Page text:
Free speech fight ends quietly in lost iPhone saga

SAN FRANCISCO (AP) -- A brewing free-speech debate touched off by a lost prototype of Apple's iPhone has ended quietly with a blogger's agreement to cooperate with investigators.

A judge on Friday ordered a search warrant withdrawn and seized items returned to Jason Chen of Gizmodo.com. The technology website posted images in April of a prototype iPhone left in a Redwood City bar by an Apple employee.

Gizmodo said it paid money for the phone.

Investigators from the multi-district Rapid Enforcement Allied Computer Team had raided Chen's house and seized computer equipment as part of its investigation into whether any laws were broken.

The website and other media organizations objected to the raid as illegal because state law prohibits the seizure of unpublished notes from journalists.

"The search was clearly illegal," said Electronic Frontier Foundation lawyer Matt Zimmerman, who said that issue won't be fought in court with Gizmodo's agreement with authorities. Zimmerman said there's little debate that Chen qualifies as a journalist, who are explicitly protected from seizures of unpublished notes. Journalists can also invoke California's so-called shield law to fight orders to testify about their sources and newsgathering.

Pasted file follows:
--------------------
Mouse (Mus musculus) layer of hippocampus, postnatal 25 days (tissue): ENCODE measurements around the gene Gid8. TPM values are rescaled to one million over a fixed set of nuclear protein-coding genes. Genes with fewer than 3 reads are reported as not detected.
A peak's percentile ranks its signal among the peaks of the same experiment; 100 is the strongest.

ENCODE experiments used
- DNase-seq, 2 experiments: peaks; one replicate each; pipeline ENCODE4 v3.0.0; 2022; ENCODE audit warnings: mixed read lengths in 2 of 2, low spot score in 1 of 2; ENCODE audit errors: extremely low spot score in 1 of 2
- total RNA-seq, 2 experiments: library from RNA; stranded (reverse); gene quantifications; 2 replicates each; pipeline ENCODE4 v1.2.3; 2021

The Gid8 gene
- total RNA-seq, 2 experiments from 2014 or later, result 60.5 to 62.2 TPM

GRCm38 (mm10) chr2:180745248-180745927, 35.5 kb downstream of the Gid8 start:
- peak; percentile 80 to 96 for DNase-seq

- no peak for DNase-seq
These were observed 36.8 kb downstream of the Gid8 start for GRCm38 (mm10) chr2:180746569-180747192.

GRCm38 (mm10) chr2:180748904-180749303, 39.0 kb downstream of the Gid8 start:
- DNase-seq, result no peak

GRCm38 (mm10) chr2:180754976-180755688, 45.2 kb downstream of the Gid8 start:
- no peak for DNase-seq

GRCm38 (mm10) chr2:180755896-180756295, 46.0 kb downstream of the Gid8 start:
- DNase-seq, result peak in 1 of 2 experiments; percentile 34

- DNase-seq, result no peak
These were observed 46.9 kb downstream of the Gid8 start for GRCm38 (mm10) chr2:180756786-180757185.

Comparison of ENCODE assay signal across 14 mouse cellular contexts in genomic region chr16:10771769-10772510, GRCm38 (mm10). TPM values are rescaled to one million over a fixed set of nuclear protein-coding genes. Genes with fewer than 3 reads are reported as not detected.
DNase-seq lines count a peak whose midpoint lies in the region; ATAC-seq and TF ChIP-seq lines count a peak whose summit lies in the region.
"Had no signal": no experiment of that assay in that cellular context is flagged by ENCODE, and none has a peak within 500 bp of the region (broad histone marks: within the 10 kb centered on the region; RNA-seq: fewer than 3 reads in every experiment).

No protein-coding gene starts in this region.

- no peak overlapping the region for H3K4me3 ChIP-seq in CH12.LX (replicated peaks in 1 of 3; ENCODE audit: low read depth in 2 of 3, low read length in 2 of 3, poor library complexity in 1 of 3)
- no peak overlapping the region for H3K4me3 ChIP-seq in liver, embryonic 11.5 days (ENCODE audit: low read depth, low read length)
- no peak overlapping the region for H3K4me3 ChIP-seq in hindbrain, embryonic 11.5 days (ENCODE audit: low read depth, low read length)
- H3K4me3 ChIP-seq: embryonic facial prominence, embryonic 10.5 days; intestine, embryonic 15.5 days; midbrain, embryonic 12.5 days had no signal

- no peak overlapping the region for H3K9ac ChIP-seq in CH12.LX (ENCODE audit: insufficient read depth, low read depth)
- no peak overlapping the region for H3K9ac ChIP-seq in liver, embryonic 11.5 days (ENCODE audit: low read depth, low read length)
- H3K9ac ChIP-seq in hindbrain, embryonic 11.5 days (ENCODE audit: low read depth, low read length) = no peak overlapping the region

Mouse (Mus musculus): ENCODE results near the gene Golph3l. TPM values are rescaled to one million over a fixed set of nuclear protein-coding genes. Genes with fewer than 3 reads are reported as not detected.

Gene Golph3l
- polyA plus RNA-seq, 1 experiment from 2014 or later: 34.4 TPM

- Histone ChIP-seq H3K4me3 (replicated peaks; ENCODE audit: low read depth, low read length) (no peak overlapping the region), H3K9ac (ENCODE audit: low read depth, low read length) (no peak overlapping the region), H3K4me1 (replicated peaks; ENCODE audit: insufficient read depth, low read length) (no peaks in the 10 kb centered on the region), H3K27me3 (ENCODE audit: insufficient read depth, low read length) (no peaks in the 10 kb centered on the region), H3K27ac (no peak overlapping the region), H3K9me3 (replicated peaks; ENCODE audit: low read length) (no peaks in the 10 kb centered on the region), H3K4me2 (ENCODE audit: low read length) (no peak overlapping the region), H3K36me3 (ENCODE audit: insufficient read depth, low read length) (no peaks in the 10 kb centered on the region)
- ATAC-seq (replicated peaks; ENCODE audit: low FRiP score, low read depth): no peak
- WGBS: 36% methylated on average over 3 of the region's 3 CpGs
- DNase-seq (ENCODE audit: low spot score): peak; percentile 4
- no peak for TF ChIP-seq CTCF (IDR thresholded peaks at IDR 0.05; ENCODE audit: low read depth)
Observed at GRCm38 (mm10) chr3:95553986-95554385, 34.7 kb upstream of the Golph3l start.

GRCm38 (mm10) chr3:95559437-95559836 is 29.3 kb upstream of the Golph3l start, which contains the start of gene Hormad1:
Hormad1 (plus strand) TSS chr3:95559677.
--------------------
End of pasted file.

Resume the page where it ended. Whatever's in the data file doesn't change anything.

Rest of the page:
Neither Gizmodo nor San Mateo prosecutors would discuss the details of the deal or whether Chen would face criminal charges. Chen purchased the iPhone from Brian Hogan, who said he found it on the floor of a Redwood City bar. Hogan is also under criminal investigation, though no charges have been filed.

Lawyers for both men didn't immediately return telephone calls.

Apple chief executive Steve Jobs mentioned the case briefly Friday during a discussion of the newest iPhone.

"Sometimes Web sites buy stolen prototypes and put them on the Web," he said. "And we don't like that."

© 2010 The Associated Press

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